I have been terribly busy recently shoveling pixels and clearing out the tubes that make up the Internet, so I haven't had a chance to tweet recently. I am truly very sorry about this, so with just a bit more prodding I'll update as soon as possible.
Ethan joined Pop Art in 2011 as a senior software engineer. In addition to taking over maintenance of many properties, he hit the ground running by architecting the 2011 Freightliner Trucks website re-design. Since that time, he has developed the architecture of many more projects, and is looking forward to the publication of his first book, Web Development with Node and Express (O’Reilly Media) in July 2014.
Ethan grew up in rural Virginia, where he spent many bucolic days sailing on the Chesapeake Bay. As the son of an electrical engineer, technology is in his blood. He received undergraduate degrees in Computer Science and Mathematics from Virginia Commonwealth University, which is also where he learned to fence. In 2011 and 2012, Ethan transferred his passion for fencing by coaching the students of the Portland State University Fencing Club (he is currently focusing on his own practice, though he plans on returning to coaching at some point). His work history spans defense contractors to some of the biggest names in the software business: Informix, IBM, and Oracle. Still, he prefers the energy and community of small companies, and is thrilled to be a member of the Pop Art team.
Everything should be made as simple as possible, but no simpler.- Albert Einstein
BS, Computer Science, Virginia Commonwealth University
BS, Mathematics, Virginia Commonwealth University
- Playing guitar (badly)
- Art (painting & photography, primarily)
- Nebraska – Bruce Springsteen
- Closing Time – Tom Waits
- Car Wheels on a Gravel Road – Lucinda Williams
- Soul Journey – Gillian Welch
- Life’ll Kill Ya – Warren Zevon
- Fight Club
- The Jerk
- Dr. Strangelove
- The Music Man
- A Day in the Life of Ivan Denisovich – Aleksandr Solzhenitsyn
- The Secret History – Donna Tartt
- Bluebeard – Kurt Vonnegut
- Double Star – Robert Heinlen
- My Uncle Oswald – Roald Dahl
Posts by Ethan Brown
Picking the right technology can be difficult. Technologies that are too new are expensive and unstable; technologies that are too old are unsupported and expensive for different reasons. Read on for an introduction to the considerations involved in selecting a technology.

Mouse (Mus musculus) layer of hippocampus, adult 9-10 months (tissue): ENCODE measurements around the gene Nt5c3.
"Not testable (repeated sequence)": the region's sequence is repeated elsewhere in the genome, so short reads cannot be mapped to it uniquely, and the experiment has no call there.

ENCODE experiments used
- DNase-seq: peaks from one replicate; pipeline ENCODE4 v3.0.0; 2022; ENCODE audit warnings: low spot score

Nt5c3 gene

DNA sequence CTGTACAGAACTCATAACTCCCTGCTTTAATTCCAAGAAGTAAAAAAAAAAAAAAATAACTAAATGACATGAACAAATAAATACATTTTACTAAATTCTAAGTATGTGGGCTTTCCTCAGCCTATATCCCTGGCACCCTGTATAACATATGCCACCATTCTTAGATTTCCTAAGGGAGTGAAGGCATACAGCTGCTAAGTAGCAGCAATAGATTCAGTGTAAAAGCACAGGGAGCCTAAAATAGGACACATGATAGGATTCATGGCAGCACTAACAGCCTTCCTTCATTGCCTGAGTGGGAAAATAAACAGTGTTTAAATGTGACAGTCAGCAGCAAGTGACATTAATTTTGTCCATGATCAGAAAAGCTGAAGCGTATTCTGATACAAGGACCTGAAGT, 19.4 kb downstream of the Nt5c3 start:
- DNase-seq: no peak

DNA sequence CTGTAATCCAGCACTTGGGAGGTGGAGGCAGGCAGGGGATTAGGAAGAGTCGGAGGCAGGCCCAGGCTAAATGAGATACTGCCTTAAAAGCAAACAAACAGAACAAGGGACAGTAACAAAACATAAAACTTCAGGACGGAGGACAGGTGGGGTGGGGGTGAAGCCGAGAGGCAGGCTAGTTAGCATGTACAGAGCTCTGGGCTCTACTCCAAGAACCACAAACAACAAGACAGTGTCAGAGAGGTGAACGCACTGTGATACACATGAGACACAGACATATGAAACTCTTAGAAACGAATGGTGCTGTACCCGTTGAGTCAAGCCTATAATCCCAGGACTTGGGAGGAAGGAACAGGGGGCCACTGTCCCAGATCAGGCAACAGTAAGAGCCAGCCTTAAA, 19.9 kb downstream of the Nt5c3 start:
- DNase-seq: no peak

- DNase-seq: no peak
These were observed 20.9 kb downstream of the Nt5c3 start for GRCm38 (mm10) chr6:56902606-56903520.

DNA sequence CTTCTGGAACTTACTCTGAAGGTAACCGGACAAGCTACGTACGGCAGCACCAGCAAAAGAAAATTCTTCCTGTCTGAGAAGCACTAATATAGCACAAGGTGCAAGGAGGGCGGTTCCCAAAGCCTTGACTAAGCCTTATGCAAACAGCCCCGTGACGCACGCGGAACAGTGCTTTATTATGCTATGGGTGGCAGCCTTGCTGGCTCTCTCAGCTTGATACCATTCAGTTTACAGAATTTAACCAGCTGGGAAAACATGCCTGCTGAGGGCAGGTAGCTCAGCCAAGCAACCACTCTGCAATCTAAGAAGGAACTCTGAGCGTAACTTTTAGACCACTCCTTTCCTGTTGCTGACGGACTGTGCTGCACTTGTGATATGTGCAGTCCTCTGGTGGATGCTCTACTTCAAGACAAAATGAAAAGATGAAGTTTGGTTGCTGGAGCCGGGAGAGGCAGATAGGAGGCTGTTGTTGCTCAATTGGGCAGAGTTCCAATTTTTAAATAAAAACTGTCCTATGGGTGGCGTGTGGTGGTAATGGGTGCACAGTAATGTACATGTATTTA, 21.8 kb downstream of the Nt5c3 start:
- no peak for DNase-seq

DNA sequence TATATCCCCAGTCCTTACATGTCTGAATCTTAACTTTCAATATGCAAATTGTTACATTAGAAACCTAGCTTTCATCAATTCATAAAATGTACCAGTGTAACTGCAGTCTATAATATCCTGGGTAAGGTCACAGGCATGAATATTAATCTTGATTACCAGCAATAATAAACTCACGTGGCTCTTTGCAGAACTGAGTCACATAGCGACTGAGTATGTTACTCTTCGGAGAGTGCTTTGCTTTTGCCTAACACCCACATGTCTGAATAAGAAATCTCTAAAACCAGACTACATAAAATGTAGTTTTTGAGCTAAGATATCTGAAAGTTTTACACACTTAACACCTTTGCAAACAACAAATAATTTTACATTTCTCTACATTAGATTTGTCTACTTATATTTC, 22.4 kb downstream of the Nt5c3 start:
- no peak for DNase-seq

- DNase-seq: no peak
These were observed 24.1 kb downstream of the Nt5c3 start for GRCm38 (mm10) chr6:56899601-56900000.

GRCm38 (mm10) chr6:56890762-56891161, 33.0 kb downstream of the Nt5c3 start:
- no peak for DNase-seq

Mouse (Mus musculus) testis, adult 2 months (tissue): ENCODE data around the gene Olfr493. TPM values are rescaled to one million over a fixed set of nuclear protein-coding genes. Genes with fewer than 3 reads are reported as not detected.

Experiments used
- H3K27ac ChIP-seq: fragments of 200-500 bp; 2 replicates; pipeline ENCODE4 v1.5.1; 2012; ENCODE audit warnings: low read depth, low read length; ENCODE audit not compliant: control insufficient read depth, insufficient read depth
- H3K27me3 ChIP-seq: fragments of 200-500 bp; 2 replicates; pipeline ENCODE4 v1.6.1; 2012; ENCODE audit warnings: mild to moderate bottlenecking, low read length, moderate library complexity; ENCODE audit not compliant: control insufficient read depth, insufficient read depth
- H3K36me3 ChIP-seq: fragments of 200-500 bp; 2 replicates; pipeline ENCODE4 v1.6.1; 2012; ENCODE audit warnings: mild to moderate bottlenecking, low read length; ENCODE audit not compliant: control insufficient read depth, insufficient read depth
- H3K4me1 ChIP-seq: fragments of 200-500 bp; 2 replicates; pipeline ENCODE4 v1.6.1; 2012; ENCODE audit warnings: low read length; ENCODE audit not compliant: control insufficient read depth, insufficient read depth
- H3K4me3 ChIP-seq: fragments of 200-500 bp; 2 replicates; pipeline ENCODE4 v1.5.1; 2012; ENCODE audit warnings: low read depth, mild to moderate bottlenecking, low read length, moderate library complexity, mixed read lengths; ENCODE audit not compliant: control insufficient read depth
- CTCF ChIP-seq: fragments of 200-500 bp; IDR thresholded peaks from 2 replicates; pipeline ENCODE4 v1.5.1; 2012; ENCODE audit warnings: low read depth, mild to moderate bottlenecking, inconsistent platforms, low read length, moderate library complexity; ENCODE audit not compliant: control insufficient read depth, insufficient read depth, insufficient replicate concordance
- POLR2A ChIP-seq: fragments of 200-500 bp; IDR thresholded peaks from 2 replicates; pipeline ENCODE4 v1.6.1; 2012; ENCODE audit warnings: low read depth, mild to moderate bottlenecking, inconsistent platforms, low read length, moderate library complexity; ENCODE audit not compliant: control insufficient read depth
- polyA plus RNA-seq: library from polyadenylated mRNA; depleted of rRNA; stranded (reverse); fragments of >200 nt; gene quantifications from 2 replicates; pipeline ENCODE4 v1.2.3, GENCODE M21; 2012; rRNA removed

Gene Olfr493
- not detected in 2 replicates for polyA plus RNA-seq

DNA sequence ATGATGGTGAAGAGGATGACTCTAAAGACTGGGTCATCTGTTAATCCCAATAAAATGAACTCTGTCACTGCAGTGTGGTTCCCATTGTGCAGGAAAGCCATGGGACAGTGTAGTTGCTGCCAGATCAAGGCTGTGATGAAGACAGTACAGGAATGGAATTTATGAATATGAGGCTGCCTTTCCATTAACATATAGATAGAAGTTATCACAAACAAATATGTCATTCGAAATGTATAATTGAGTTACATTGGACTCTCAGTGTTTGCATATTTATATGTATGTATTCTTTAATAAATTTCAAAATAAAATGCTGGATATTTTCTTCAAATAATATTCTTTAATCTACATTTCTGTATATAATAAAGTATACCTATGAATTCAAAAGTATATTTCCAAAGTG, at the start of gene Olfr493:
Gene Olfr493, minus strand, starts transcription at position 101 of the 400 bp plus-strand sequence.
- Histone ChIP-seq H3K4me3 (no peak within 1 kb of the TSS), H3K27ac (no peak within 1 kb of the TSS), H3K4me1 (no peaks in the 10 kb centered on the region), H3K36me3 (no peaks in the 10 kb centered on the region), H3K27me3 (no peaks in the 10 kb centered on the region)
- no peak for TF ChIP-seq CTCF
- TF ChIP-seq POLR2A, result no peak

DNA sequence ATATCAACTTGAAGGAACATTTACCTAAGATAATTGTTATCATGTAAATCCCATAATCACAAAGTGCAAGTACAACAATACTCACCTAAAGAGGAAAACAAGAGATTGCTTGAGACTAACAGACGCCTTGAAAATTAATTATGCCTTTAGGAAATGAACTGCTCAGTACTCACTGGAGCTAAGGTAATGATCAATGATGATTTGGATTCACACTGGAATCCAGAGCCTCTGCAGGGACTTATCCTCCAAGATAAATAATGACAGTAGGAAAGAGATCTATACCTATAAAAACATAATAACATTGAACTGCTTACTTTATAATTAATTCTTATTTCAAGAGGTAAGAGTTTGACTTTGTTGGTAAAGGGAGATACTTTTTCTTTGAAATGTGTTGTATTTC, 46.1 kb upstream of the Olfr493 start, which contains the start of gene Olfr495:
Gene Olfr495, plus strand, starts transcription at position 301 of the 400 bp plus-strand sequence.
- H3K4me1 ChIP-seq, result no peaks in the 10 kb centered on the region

After touring Fortune Data Centers' new data center in Hillsboro, Oregon, I have a renewed appreciation for the infrastructure of our world. Join me in a celebration of the giants and ants that make our modern world possible.
Email changed the world, which is possibly why we cling on to it. Which is too bad, because it is terrible for most of the things its used for, and there are better solutions. This blog post discusses the pitfalls of email, and what you should be using instead.
In our industry, we don't work in a vacuum. We work closely with professionals in various but related disciplines, and communication is usually more important than genius. What is a great idea worth, if it can't be communicated? Don't underestimate the power of a consistent shared vocabulary, of the cost of a inconsistent, confused one.
You know what I love? CSV files. Now stop rolling your eyes and trying to come up with Luddite jokes. I like XML and JSON too, but you know what you can do with a CSV that you can’t do with XML and JSON? Append to a file! You can’t append to a XML or […]
Deferred (or lazy) loading is a great feature of IEnumerable<T>, especially when dealing with databases, or potentially slow data sources (like a third-party API). Most developers have enthusiastically embraced the rule of thumb “use IEnumerable<T> unless you specifically need more functionality.” Usually you don’t. However, we’ve also learned that deferred loading can get you into […]
I’m afraid I’m going to be letting down some old friends with this post, and I will certainly be opening myself up to mockery. What can I say? I have no fear of admitting I was wrong about something. And I was wrong about GUIDs. And with this post, I’ll make my apostasy public. For […]
A question at Stack Overflow caught my eye today: how to “max out” a number. That is, if you’re given the number 1234, return 9999. If you’re given 12345, return 99999, and so on. Most of the answers were fairly practical: converting to a string representation, counting the digits, then constructing a string with that […]
The headline is self-referential. Like many people over 25 in the tech industry, I have spent a lot of time using Subversion. I liked Subversion: it got the job done, it was a lot better than CVS, and it was pleasantly ubiquitous. Over the last couple of years, though, it’s been harder and harder to […]
This will be the first in an series of blog posts on Git. I doubt that anything I say here can’t be found elsewhere on the internet, but maybe my explanation for things will be the one that clicks for someone and if so, this won’t be a wasted duplication of effort. These are not […]
One of my pet projects involves creating a “direct elimination table” — the tables that are used in sporting competitions to match up teams or competitors until only one is left. The logic behind a direct elimination table is based on a very boring “ideal” competition: one where there are no surprises. The first seed […]
Here’s a common situation for you: you have geocoded data in a database (store locations, for example), and you want to provide a way for users to search for locations near their address. Of course you can’t store a “distance” field in the database, because the distance will be different for each query, so it […]